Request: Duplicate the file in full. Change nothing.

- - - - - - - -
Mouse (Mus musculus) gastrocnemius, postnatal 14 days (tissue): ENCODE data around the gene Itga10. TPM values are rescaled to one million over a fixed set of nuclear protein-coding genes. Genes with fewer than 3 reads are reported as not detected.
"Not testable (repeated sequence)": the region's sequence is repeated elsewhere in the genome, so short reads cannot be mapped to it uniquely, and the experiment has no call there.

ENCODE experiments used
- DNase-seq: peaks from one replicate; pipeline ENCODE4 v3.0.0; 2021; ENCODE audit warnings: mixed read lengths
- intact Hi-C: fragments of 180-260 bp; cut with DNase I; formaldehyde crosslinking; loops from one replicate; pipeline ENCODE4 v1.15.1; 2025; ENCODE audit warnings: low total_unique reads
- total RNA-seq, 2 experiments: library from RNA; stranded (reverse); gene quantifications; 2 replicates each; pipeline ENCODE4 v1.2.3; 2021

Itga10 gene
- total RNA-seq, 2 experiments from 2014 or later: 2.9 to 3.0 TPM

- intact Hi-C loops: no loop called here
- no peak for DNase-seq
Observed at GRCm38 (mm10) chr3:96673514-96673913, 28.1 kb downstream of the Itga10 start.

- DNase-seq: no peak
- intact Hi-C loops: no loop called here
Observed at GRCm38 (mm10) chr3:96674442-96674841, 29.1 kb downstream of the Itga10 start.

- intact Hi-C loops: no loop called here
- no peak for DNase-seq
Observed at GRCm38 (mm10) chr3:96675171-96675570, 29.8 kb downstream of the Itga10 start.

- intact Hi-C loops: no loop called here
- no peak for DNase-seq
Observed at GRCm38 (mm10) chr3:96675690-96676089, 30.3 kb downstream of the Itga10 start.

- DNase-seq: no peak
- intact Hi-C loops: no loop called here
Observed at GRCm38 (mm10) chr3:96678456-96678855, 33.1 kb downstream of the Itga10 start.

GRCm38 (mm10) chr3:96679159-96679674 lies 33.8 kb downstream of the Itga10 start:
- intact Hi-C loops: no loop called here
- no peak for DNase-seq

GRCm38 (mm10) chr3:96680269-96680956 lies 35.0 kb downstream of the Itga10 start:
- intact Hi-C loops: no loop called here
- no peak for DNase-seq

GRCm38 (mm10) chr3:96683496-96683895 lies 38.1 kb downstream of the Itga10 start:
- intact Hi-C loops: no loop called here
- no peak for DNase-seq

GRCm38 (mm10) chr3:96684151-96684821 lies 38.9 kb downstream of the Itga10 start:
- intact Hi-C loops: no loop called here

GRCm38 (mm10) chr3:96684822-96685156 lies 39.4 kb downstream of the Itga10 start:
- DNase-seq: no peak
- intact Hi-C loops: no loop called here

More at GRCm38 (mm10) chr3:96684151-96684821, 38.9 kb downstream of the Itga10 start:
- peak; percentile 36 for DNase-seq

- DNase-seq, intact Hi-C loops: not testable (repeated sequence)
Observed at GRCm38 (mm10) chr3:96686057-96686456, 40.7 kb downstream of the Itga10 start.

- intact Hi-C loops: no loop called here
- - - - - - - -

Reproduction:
Mouse (Mus musculus) gastrocnemius, postnatal 14 days (tissue): ENCODE data around the gene Itga10. TPM values are rescaled to one million over a fixed set of nuclear protein-coding genes. Genes with fewer than 3 reads are reported as not detected.
"Not testable (repeated sequence)": the region's sequence is repeated elsewhere in the genome, so short reads cannot be mapped to it uniquely, and the experiment has no call there.

ENCODE experiments used
- DNase-seq: peaks from one replicate; pipeline ENCODE4 v3.0.0; 2021; ENCODE audit warnings: mixed read lengths
- intact Hi-C: fragments of 180-260 bp; cut with DNase I; formaldehyde crosslinking; loops from one replicate; pipeline ENCODE4 v1.15.1; 2025; ENCODE audit warnings: low total_unique reads
- total RNA-seq, 2 experiments: library from RNA; stranded (reverse); gene quantifications; 2 replicates each; pipeline ENCODE4 v1.2.3; 2021

Itga10 gene
- total RNA-seq, 2 experiments from 2014 or later: 2.9 to 3.0 TPM

- intact Hi-C loops: no loop called here
- no peak for DNase-seq
Observed at GRCm38 (mm10) chr3:96673514-96673913, 28.1 kb downstream of the Itga10 start.

- DNase-seq: no peak
- intact Hi-C loops: no loop called here
Observed at GRCm38 (mm10) chr3:96674442-96674841, 29.1 kb downstream of the Itga10 start.

- intact Hi-C loops: no loop called here
- no peak for DNase-seq
Observed at GRCm38 (mm10) chr3:96675171-96675570, 29.8 kb downstream of the Itga10 start.

- intact Hi-C loops: no loop called here
- no peak for DNase-seq
Observed at GRCm38 (mm10) chr3:96675690-96676089, 30.3 kb downstream of the Itga10 start.

- DNase-seq: no peak
- intact Hi-C loops: no loop called here
Observed at GRCm38 (mm10) chr3:96678456-96678855, 33.1 kb downstream of the Itga10 start.

GRCm38 (mm10) chr3:96679159-96679674 lies 33.8 kb downstream of the Itga10 start:
- intact Hi-C loops: no loop called here
- no peak for DNase-seq

GRCm38 (mm10) chr3:96680269-96680956 lies 35.0 kb downstream of the Itga10 start:
- intact Hi-C loops: no loop called here
- no peak for DNase-seq

GRCm38 (mm10) chr3:96683496-96683895 lies 38.1 kb downstream of the Itga10 start:
- intact Hi-C loops: no loop called here
- no peak for DNase-seq

GRCm38 (mm10) chr3:96684151-96684821 lies 38.9 kb downstream of the Itga10 start:
- intact Hi-C loops: no loop called here

GRCm38 (mm10) chr3:96684822-96685156 lies 39.4 kb downstream of the Itga10 start:
- DNase-seq: no peak
- intact Hi-C loops: no loop called here

More at GRCm38 (mm10) chr3:96684151-96684821, 38.9 kb downstream of the Itga10 start:
- peak; percentile 36 for DNase-seq

- DNase-seq, intact Hi-C loops: not testable (repeated sequence)
Observed at GRCm38 (mm10) chr3:96686057-96686456, 40.7 kb downstream of the Itga10 start.

- intact Hi-C loops: no loop called here